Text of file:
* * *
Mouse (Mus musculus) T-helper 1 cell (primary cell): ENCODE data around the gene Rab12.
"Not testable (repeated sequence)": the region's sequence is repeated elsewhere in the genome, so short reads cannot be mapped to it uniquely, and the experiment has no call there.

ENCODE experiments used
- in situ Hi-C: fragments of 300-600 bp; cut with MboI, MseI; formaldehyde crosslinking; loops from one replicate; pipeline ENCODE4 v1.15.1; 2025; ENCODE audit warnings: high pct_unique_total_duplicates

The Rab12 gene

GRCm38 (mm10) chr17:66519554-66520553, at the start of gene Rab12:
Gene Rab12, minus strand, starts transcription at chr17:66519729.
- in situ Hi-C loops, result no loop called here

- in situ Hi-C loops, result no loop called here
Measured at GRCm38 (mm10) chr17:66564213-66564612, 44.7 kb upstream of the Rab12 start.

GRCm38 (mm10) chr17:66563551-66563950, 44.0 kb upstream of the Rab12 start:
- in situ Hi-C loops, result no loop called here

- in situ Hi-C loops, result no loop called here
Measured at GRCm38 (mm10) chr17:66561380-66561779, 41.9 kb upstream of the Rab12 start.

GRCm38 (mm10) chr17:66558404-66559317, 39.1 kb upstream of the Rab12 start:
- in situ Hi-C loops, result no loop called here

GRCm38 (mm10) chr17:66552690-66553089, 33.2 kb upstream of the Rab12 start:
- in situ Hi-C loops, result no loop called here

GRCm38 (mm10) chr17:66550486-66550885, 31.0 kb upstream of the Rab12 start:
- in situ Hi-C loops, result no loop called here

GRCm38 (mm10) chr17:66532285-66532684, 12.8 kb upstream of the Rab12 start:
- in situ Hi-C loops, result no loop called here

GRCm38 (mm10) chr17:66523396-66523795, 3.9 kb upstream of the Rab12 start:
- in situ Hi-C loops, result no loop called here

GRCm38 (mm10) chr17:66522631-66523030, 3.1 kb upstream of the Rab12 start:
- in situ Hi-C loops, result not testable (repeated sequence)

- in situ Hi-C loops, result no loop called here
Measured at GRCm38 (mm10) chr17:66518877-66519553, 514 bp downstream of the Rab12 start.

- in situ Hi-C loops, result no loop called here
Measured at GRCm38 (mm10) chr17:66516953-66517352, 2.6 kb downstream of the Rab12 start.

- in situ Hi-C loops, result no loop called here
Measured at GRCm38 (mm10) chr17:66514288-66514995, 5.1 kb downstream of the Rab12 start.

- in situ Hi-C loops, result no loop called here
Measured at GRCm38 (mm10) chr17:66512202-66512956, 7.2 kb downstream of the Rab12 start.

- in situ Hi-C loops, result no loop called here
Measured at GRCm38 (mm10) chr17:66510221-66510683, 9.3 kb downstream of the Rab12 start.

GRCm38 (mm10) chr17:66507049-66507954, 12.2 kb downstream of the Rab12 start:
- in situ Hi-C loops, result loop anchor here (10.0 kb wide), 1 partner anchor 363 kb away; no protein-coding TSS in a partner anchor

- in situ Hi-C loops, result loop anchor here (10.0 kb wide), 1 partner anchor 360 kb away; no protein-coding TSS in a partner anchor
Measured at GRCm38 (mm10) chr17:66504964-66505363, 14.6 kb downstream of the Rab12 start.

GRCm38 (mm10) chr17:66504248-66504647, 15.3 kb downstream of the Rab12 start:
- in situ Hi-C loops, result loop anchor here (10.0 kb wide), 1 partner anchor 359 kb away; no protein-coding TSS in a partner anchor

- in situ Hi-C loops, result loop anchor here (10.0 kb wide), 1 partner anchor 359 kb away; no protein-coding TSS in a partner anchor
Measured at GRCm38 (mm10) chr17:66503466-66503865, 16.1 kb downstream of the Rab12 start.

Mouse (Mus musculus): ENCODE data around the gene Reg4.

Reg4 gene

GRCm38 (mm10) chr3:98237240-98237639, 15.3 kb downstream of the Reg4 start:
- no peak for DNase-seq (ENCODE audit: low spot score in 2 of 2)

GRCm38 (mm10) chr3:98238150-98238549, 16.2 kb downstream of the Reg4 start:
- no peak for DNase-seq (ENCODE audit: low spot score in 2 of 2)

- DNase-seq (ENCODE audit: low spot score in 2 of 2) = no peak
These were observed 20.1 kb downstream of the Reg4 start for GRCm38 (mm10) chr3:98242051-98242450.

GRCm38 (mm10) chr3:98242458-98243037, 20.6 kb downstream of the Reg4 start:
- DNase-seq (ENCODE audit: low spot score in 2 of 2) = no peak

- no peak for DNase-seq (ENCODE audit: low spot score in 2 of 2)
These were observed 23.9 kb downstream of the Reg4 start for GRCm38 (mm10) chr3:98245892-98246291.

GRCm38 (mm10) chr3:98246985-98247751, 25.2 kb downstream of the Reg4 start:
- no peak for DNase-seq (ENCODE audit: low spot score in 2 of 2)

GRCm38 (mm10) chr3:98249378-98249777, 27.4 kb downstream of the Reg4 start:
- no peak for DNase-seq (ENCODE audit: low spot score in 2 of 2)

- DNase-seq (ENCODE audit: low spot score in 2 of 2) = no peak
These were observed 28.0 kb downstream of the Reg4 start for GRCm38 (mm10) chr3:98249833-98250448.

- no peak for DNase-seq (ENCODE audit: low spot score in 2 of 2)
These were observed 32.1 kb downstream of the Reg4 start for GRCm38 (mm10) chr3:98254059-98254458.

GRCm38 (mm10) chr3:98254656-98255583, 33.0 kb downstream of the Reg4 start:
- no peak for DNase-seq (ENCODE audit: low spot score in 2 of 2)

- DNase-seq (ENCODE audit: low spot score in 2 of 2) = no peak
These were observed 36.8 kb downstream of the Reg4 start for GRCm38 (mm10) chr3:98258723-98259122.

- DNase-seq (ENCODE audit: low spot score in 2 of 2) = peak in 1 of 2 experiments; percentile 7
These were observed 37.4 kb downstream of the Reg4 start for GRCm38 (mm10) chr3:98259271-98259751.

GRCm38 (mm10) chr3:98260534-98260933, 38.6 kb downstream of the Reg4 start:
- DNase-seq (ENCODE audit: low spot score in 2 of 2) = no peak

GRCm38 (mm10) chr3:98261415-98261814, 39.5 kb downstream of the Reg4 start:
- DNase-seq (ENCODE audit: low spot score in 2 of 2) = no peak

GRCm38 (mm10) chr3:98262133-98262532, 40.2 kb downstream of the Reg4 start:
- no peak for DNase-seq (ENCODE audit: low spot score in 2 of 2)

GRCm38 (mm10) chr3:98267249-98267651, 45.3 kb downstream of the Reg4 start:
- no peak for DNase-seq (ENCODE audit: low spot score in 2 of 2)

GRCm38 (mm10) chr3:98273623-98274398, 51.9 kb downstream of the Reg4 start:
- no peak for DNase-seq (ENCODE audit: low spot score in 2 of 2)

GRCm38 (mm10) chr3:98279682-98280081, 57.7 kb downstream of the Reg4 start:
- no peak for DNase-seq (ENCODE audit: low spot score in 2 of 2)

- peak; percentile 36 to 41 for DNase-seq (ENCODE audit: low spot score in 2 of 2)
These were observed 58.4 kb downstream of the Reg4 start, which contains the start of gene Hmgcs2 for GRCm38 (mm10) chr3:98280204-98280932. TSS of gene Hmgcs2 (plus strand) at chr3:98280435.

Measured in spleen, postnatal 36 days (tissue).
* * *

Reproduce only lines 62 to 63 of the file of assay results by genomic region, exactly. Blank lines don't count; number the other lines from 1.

These were observed 28.0 kb downstream of the Reg4 start for GRCm38 (mm10) chr3:98249833-98250448.

- no peak for DNase-seq (ENCODE audit: low spot score in 2 of 2)